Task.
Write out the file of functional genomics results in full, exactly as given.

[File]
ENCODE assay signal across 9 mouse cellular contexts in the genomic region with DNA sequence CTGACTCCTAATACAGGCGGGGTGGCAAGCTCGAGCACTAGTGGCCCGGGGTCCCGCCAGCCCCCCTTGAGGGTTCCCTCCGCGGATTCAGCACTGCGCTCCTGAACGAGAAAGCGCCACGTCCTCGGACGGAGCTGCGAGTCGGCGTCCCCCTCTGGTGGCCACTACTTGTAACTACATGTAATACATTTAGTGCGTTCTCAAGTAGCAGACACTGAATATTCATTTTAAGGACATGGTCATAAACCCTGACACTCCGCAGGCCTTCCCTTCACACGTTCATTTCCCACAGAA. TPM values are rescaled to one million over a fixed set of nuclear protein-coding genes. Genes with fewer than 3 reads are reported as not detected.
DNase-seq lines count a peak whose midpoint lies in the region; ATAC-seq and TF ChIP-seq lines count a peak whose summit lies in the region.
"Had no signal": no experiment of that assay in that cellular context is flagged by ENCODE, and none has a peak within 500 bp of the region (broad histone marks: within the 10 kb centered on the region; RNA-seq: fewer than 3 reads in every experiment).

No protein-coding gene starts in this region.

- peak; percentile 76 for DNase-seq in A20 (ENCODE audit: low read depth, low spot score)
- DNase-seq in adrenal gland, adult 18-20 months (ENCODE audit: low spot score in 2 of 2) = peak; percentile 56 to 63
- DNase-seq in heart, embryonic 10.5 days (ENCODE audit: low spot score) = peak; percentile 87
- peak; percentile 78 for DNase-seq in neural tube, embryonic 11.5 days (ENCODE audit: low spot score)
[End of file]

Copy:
ENCODE assay signal across 9 mouse cellular contexts in the genomic region with DNA sequence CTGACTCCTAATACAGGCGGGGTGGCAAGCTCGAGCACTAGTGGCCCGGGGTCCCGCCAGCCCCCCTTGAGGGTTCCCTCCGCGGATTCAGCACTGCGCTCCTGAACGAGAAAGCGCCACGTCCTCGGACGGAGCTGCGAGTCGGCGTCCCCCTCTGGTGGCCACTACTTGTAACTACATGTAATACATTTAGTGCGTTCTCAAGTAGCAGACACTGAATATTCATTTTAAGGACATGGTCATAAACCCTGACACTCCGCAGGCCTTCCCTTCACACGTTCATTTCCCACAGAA. TPM values are rescaled to one million over a fixed set of nuclear protein-coding genes. Genes with fewer than 3 reads are reported as not detected.
DNase-seq lines count a peak whose midpoint lies in the region; ATAC-seq and TF ChIP-seq lines count a peak whose summit lies in the region.
"Had no signal": no experiment of that assay in that cellular context is flagged by ENCODE, and none has a peak within 500 bp of the region (broad histone marks: within the 10 kb centered on the region; RNA-seq: fewer than 3 reads in every experiment).

No protein-coding gene starts in this region.

- peak; percentile 76 for DNase-seq in A20 (ENCODE audit: low read depth, low spot score)
- DNase-seq in adrenal gland, adult 18-20 months (ENCODE audit: low spot score in 2 of 2) = peak; percentile 56 to 63
- DNase-seq in heart, embryonic 10.5 days (ENCODE audit: low spot score) = peak; percentile 87
- peak; percentile 78 for DNase-seq in neural tube, embryonic 11.5 days (ENCODE audit: low spot score)